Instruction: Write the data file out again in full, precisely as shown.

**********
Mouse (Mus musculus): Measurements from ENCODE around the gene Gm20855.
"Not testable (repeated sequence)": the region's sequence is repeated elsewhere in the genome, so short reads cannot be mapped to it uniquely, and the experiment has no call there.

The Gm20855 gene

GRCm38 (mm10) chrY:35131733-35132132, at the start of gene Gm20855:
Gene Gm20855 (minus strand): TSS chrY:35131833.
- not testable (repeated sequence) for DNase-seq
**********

Mouse (Mus musculus): Measurements from ENCODE around the gene Gm20855.
"Not testable (repeated sequence)": the region's sequence is repeated elsewhere in the genome, so short reads cannot be mapped to it uniquely, and the experiment has no call there.

The Gm20855 gene

GRCm38 (mm10) chrY:35131733-35132132, at the start of gene Gm20855:
Gene Gm20855 (minus strand): TSS chrY:35131833.
- not testable (repeated sequence) for DNase-seq